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Aussies learn from England's India losses

AAP logoAAP 7/01/2017 Rob Forsaith

Darren Lehmann hopes his Australia side learn from the subcontinent struggles of their Ashes rivals ahead of next month's Test tour of India.

Alastair Cook, under pressure to retain the England captaincy, recently led his side to a 4-0 Test series loss in India. The skipper lamented his spinners' inability to break partnerships but also his batsmen's lack of marathon knocks and mammoth totals in the first innings of matches.

England built three first-innings totals of 400 runs or more but India made a mockery of them, seizing momentum and grinding the visitors into submission.

Lehmann hopes his charges avoid the same fate in their four-Test series that starts next month.

"Alastair Cook summed it up really well on their tour, where they didn't bat long enough," Lehmann said after Australia completed a 3-0 Test series win over Pakistan in Sydney.

"They got decent scores but they still didn't bat long enough.

"That's going to be the challenge for this group. We batted 135 overs in the first innings (at the SCG). We need to bat for 150-plus in India to post a big, big total. It's a great challenge for a young group. They're fit and strong so they should be able to bat long periods of time."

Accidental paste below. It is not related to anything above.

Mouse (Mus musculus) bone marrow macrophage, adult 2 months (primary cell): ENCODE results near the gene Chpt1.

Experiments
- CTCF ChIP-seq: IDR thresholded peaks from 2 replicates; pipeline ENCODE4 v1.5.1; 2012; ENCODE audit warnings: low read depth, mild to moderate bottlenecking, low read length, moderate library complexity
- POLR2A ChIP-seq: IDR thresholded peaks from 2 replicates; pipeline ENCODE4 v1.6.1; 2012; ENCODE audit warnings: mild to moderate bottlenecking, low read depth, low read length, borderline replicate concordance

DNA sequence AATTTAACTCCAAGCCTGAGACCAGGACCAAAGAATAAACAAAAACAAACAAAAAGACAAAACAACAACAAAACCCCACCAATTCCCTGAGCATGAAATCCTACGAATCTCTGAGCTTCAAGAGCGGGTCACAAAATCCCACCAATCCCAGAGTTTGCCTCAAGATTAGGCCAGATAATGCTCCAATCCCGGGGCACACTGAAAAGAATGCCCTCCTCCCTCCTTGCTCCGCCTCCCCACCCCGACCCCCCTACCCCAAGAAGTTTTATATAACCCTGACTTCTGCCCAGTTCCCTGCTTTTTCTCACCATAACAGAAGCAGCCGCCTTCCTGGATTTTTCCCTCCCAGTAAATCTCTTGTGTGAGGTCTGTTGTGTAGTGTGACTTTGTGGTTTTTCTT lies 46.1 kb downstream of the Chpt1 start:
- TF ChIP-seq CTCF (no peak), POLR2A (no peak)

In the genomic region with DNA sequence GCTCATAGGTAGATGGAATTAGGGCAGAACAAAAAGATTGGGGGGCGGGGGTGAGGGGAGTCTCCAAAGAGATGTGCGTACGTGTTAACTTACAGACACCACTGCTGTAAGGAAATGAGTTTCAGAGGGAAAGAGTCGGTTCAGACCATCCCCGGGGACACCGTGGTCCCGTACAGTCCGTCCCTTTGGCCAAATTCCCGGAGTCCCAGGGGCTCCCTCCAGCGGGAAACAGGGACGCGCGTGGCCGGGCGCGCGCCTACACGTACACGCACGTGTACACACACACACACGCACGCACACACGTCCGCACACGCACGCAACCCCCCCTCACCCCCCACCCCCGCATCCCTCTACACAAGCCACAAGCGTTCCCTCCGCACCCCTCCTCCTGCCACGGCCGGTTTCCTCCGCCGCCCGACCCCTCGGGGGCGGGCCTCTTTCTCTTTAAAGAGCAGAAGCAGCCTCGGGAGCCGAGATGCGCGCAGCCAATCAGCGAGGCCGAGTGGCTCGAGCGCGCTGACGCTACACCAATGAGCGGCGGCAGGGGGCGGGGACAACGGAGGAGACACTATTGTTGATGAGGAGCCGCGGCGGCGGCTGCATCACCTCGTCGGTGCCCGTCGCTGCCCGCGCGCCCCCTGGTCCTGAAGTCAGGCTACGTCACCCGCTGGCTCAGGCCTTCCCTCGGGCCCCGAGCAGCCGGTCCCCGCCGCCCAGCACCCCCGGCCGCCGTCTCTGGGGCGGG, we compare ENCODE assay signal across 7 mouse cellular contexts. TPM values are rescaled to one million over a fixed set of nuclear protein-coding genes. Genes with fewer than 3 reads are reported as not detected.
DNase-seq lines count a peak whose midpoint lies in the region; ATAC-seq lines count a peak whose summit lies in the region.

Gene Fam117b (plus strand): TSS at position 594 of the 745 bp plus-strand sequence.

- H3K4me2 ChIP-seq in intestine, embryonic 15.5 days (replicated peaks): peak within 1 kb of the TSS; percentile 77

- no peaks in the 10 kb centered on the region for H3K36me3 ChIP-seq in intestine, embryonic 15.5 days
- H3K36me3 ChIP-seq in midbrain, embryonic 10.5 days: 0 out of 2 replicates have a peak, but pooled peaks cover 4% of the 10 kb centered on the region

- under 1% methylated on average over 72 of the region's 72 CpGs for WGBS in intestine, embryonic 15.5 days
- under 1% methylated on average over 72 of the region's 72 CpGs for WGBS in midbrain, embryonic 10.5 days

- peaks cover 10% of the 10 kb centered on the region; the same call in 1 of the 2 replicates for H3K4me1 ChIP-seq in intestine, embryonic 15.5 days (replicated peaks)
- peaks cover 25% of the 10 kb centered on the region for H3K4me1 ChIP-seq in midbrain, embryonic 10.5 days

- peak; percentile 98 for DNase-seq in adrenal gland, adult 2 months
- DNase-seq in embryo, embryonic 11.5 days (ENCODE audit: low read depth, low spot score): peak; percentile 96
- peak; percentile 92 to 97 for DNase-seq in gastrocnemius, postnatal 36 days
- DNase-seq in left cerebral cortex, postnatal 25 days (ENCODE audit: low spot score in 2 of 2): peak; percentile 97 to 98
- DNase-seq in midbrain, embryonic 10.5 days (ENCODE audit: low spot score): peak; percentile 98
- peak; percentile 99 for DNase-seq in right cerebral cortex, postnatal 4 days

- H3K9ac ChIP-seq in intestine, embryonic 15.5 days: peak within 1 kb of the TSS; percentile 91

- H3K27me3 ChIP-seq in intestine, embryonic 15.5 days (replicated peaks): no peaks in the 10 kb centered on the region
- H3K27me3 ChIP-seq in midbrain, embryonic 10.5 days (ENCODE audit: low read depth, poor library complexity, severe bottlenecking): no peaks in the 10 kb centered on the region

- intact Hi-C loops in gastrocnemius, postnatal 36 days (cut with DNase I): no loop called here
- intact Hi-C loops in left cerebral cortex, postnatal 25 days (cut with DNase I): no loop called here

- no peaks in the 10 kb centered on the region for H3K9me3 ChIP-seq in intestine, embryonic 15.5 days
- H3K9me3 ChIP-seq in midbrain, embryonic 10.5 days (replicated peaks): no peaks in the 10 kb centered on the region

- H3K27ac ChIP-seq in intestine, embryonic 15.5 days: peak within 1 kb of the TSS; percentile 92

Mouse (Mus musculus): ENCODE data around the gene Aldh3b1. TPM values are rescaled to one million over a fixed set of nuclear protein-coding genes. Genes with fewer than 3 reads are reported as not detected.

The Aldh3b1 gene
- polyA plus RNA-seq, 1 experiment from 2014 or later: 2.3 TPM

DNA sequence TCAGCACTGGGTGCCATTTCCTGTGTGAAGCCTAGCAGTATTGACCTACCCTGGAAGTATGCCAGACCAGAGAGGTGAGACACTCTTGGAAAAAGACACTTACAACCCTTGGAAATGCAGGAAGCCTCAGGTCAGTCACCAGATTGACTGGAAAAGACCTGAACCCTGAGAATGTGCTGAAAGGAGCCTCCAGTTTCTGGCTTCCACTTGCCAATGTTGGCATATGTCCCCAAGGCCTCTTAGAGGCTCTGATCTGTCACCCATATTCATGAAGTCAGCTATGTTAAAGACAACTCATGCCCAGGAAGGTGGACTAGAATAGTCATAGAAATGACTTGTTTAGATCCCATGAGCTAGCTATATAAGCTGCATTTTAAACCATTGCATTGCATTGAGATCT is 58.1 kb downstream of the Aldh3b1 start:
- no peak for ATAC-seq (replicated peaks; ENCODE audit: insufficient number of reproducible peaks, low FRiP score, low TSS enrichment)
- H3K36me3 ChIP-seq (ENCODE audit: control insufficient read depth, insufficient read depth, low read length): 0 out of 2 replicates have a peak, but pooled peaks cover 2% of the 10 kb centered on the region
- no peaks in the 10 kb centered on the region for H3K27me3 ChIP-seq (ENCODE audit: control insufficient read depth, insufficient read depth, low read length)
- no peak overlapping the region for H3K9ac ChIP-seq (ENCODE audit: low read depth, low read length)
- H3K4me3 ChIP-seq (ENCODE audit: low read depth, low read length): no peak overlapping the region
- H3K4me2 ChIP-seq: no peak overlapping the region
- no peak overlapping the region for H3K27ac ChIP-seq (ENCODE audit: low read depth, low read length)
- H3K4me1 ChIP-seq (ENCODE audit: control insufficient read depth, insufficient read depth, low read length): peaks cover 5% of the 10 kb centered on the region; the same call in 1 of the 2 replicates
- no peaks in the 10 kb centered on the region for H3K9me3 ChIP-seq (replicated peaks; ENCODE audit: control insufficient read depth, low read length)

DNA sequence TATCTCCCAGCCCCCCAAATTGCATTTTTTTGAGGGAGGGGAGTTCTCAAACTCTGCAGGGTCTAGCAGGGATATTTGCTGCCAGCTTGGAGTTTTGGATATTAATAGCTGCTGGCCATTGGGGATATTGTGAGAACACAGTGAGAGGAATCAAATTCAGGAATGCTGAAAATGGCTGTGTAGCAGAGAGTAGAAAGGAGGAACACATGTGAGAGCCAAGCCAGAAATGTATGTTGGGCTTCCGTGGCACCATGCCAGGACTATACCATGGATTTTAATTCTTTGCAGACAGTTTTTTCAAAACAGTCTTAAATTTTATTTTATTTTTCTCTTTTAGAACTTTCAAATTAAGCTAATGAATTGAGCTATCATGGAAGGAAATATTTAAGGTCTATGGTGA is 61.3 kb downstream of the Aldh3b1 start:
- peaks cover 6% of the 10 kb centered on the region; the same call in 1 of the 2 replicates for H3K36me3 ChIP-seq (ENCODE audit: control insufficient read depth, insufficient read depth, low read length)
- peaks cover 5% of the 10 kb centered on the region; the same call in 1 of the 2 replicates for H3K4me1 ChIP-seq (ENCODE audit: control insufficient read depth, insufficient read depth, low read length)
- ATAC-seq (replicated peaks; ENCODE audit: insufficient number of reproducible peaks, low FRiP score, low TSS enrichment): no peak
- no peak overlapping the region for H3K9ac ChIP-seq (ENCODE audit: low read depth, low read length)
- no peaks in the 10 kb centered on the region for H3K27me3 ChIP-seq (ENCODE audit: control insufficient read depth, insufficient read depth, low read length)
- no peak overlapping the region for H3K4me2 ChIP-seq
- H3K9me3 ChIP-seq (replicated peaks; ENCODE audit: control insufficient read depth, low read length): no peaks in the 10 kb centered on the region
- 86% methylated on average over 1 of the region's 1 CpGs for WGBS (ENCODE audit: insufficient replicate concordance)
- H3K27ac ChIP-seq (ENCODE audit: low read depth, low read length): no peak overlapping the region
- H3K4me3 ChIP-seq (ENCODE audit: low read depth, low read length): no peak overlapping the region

Lehmann admitted it would be a different approach to the ruthless aggression dished out to Pakistan's trundlers at home recently.

"We may have to play a little bit differently , that's ok," Lehmann said.

"We might have to grind it out and there's nothing wrong with that.

Spinners Nathan Lyon and Steve O'Keefe will also have to adjust their tactics on dusty pitches and step up their game against the world's best players of spin.

"It's always difficult. They're used to these conditions," Pakistan captain Misbah-ul-Haq said of the tweakers who bowled Australia to a 220-run win in Sydney.

"If you compare Australian conditions with any Asian conditions, there is difference of bounce.

"That will be difficult for them but I think they can (be successful). It's about adjusting."

Skipper Steve Smith admitted last week he planned on studying England's recent trip to India.

"I watched bits and pieces of that series and as it gets closer I'm sure I'll watch more footage to see different tactics and the way to play the game," Smith said.

"England actually played reasonably well in India. It's a very difficult place to tour and the Indians play so well in their own backyard."

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